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Farm production is not going so well in France, either. One Word - The one word that changed everything was "filioque" but we must make a trip to Constantinople, visit the Renaissance, meet Aldus Manutius of Venice, explore abbreviations, learn about Italic print, which resulted in an overload of books, requiring the development of a cataloging system. Sign Here - Murphy's Law says you need insurance from Lloyd's of London, so pack your bags to study international law and protect yourself from piracy by calculating the probability. Thanks to the fact that corncobs make adhesives to bond Carborundum, otherwise known as silicon carbide, to grinding wheels used to grind light-bulbs. Drop the Apple - At the Smithsonian, we learn of electric crystals that help Pierre and Marie Curie discover what they call radium, and then Langevin uses the piezo-electric crystal to develop sonar that helps save liberty ships (from German U-boats) put together with welding techniques using acetylene made with carbon arcs... An Invisible Object - Black holes in space, seen by the Hubble Telescope, brought into space with hydrazine fuel, which was a by-product of fungicidal French vines, fueled by quarantine conventions and money orders, American Express and Buffalo Bill, Vaudeville and French battles, Joan of Arc and the Inquisition... Life is No Picnic - Instant coffee gets off the ground in World War II and Jeeps lead to nylons and stocking machines smashed by Luddites, who were defended by Byron, who meets John Galt in Turkey, avoiding the same blockade that inspires the "Star-Spangled Banner,"... Elementary Stuff - Alfred Russel Wallace, who studied beetles, Oliver Joseph Lodge and telegraphy, a radio designed by Reginald Fessenden, which was used by banana growers, studied by Augustin Pyramus de Candolle, who got the Swiss to use stamps on postcards with cartoons of Gothic Houses of parliament, which in turn had been inspired by Johann Gottfried Herder's Romantic movement... A Special Place - Professor Sir Alec Jeffries of Leicester University in England develops DNA profiling and schlieren photography used by Theodore von Karman to study aerodynamics and Anthony Fokker's airborne machine guns and the Red Baron and geography and Romantic ideas that start in Italy... Fire from the Sky - Thanks to Continental Drift and Alfred Wegener's passion for mirages, magic images from the sister of King Arthur, whose chivalry supposedly triggers the medieval courtly love answer to adultery, which were in turn inspired by the free love ideas of the mystical Cathars, who lived next to the mystical cabalists... Hit the Water - Thanks to napalm, made with palm oil, also used for margarine, stiffened with a process using kieselguhr that comes from plankton living in currents studied by Ballot bbefore observing the Doppler Effect that caused Fizeau to measure the speed of light speed.You better study Pascal's math for that, but you might find yourself jailed for free thinking. Better Than the Real Thing - starts in the 1890's with bicycles and bloomers and then takes a look at boots, zippers, sewing machines, and infinitesimal difference. Fizeau's father-in-law's friend, Prosper Mérimée, who wrote "Carmen"... In Touch - Starting from an attempt for cheaper fusion power using superconductivity, which was discovered by Onnes, with liquid gas provided by Cailletet, who carried out experiments on a tower built by Eiffel, who also built the Statue of Liberty with its famous poem by the Jewish activist Emma Lazarus...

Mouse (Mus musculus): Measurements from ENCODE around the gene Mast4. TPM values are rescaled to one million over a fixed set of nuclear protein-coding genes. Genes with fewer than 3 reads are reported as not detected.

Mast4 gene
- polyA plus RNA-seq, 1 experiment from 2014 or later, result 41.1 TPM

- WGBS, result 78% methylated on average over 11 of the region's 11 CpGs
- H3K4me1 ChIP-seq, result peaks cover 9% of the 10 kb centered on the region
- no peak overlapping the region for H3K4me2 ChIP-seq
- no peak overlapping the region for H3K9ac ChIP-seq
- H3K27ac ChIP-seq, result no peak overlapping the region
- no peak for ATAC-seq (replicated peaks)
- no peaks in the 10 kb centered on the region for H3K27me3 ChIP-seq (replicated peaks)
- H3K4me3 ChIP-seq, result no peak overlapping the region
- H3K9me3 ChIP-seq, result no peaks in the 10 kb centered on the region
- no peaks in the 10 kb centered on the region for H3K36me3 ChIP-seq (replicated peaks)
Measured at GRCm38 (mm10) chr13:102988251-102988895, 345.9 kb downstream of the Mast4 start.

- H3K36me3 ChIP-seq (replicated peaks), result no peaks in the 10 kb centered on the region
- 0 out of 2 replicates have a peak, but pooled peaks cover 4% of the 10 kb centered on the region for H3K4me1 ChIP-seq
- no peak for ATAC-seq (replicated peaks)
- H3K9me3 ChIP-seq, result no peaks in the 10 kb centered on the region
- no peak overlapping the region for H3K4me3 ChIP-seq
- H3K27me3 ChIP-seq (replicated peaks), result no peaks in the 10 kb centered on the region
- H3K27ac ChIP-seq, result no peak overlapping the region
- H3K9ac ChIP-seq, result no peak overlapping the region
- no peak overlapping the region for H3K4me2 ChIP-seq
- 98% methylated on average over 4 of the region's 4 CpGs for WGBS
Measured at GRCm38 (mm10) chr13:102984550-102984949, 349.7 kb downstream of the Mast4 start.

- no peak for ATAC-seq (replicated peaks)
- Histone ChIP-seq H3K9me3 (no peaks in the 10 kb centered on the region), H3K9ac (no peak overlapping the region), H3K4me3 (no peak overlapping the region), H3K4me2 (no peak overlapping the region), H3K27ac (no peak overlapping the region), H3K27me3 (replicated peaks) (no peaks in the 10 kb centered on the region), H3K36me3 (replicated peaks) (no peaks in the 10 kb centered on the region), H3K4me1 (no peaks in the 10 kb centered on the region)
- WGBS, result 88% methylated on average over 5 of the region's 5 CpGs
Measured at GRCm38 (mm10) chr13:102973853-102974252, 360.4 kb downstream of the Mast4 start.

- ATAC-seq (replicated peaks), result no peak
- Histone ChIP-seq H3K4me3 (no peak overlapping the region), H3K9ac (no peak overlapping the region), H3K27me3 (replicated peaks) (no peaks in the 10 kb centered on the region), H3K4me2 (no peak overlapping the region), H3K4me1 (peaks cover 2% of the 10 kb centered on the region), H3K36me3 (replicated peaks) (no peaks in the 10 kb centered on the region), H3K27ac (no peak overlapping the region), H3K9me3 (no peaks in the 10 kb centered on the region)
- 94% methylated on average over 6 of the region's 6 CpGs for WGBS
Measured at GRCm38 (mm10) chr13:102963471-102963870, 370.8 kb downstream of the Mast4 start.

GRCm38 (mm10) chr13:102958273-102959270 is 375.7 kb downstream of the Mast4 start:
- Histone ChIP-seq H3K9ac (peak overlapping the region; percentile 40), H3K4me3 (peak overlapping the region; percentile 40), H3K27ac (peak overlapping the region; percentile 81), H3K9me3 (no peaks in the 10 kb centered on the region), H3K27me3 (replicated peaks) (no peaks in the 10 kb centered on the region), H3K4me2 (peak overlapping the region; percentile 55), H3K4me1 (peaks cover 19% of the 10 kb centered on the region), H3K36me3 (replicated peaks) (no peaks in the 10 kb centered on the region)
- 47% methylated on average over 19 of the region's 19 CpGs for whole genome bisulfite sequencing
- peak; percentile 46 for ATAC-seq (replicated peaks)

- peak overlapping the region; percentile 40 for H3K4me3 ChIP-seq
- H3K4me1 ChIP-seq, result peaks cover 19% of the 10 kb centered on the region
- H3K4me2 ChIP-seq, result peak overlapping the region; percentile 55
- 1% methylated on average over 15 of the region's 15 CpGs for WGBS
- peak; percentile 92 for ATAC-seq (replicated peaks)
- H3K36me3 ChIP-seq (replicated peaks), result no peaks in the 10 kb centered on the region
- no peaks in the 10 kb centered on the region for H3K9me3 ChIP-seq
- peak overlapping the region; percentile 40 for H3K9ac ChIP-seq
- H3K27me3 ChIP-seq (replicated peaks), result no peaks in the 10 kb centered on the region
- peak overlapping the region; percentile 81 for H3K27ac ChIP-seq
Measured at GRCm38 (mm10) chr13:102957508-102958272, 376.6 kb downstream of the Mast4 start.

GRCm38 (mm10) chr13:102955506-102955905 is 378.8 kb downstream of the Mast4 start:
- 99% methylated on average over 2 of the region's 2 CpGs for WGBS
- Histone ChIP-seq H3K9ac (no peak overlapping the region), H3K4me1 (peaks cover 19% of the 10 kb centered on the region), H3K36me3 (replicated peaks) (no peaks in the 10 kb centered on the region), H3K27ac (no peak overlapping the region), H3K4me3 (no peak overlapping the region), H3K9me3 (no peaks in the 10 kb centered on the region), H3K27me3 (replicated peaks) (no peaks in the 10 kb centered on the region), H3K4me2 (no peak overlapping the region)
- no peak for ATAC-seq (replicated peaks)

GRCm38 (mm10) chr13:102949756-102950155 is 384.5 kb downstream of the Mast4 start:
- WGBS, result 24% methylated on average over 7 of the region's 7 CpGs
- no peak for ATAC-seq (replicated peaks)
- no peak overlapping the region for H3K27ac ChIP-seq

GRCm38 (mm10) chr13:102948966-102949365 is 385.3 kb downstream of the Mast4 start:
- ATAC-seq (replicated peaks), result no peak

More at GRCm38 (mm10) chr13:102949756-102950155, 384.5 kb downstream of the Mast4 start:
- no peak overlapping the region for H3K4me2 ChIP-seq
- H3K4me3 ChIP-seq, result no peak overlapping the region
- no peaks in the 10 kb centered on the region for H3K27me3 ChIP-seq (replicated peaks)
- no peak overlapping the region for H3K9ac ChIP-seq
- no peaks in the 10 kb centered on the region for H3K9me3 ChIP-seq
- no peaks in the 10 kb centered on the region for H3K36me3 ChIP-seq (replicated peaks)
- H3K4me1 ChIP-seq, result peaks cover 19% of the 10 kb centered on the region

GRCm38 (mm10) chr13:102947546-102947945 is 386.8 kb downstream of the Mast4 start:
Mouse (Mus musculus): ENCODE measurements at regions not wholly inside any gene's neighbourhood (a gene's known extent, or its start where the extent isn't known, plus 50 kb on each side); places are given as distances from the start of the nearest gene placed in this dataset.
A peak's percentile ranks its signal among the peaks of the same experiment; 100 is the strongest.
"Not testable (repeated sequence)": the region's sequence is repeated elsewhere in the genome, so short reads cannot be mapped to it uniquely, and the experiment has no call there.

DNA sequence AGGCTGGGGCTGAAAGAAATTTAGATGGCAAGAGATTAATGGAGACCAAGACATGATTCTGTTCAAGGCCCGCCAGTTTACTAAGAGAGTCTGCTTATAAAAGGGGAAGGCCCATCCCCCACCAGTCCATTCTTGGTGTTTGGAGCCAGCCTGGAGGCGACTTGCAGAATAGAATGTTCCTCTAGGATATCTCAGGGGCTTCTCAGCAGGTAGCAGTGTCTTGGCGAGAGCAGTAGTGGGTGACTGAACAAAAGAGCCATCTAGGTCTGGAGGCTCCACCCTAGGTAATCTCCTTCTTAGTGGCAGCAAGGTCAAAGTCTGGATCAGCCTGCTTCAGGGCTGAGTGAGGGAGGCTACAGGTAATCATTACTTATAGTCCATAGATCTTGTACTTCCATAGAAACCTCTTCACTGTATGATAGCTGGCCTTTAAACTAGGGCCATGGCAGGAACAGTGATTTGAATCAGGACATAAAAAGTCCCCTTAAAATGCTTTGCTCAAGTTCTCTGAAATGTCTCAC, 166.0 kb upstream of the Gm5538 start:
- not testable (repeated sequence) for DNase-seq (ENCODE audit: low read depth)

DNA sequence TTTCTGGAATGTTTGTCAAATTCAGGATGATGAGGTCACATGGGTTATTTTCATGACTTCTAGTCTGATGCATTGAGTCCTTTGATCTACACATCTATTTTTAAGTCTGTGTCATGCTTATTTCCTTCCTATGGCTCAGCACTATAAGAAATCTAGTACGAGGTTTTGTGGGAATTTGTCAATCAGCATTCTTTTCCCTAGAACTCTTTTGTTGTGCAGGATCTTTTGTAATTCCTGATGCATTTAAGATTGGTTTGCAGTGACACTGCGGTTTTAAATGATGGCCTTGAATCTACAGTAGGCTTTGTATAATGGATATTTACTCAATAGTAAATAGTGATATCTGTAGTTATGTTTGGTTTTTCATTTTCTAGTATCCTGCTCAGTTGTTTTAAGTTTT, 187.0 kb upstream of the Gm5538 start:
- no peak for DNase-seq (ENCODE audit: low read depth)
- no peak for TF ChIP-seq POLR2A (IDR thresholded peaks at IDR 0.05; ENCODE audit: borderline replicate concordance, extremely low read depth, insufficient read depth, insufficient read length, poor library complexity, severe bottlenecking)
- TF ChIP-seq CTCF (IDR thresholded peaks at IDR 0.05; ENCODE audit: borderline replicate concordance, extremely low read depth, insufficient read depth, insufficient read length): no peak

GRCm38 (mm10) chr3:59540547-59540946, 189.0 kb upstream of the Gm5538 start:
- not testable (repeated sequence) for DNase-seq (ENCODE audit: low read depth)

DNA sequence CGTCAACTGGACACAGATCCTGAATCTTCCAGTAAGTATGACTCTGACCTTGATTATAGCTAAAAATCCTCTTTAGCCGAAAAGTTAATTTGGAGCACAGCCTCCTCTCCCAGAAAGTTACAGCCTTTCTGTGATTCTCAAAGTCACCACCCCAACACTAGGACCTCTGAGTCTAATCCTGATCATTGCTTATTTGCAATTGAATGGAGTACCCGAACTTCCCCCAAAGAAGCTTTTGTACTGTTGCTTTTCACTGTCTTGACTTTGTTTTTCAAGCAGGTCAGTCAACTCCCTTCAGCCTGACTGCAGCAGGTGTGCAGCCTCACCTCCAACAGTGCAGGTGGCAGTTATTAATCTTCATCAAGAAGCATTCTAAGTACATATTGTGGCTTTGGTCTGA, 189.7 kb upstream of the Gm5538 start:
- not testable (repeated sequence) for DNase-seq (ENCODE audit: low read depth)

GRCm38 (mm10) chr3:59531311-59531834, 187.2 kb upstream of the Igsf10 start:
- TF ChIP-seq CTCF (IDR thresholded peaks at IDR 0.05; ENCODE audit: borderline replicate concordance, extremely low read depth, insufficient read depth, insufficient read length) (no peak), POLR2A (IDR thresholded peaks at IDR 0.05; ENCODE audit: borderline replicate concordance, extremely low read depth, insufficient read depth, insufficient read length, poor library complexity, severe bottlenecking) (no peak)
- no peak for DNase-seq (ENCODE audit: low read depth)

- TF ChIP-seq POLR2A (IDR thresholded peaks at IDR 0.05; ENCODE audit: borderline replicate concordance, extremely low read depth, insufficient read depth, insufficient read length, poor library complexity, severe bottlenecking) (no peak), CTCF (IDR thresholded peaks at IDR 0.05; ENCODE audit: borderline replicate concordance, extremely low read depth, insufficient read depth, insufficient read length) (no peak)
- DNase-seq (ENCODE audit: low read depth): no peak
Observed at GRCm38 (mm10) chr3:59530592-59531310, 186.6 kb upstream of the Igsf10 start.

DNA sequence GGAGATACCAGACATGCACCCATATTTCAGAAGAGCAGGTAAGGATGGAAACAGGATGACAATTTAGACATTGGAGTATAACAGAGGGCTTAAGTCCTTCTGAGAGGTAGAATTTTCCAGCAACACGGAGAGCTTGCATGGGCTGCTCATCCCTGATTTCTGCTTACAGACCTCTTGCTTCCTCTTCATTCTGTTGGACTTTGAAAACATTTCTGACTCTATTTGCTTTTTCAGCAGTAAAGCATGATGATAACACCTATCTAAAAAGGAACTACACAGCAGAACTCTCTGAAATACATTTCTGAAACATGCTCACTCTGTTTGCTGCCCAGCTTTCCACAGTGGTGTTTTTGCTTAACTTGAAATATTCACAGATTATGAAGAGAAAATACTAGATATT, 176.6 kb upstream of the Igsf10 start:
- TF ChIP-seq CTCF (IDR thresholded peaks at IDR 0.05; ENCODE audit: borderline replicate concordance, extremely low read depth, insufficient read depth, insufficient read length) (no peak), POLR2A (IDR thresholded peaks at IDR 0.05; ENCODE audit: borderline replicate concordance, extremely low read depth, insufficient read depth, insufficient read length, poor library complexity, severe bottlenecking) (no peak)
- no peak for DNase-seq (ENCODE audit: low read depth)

For example, episode traces the invention of plastics from the development of the fluyt, a type of Dutch cargo ship. The Trigger Effect details the world’s present dependence on complex technological networks through a detailed narrative of New York City and the power blackout of 1965. Death in the Morning examines the standardization of precious metal with the touchstone in the ancient world. Distant Voices suggests that telecommunications exist because Normans had stirrups for horse riding which in turn led them to further advancements in warfare. Faith in Numbers examines the transition from the Middle Ages to the Renaissance from the perspective of how commercialism, climate change and the Black Death influenced cultural development. The Wheel of Fortune traces astrological knowledge in ancient Greek manuscripts from Baghdad’s founder, Caliph Al-Mansur, via the Muslim monastery/medical school at Gundeshapur, to the medieval Church’s need for alarm clocks (the water horologium and the verge and foliot clock). Thunder in the Skies implicates the Little Ice Age (ca. Start with the plow, you get craftsmen, civilization, irrigation, pottery and writing, mathematics, a calendar to predict floods, empires, and a modern world where change happens so rapidly you can't keep up. Revolutions - What do all these things have in common: 3 grandfathers' lifetimes, 2 revolutions, 1750 Cornwall tin mines, water in mines, pumps, steam engines, Watt's copier, carbon paper, matches, phosphorus fertilizer, trains and gene pool mixing... Sentimental Journeys - What do these have in common: Freud, lifestyle crisis, electric shock therapy, hypnotherapy, magnetism, frenology, penology, physiology, synthetic dyes, the Bunsen burner, absorption, Fraunhofer lines, astronomical telescopes, chromatic aberrations, and surveying? Getting it Together - James Burke explains the relationship between hot air balloons and laughing gas, and goes on to surgery, hydraulic water gardens, hydraulic rams, tunneling through the Alps, the Orient Express, nitroglycerin, heart attacks & headaches, aspirin, carbolic acid, disinfectant, Mabach-Gottlieb Daimler-Mercedes, carburetors, and helicopters. Along the way, Burke examines Georgius Agricola's De Re Metallica, how mining supported war, the role of money, the Spanish Armada, large ships, problems posed by a wood shortage, glass making, coal, plate glass, mirrors, the sextant, barometers... Something for Nothing - How do shuttle landings start with the vacuum which was forbidden by the Church?Or I guess the grass is itself a child, the produced babe of the vegetation.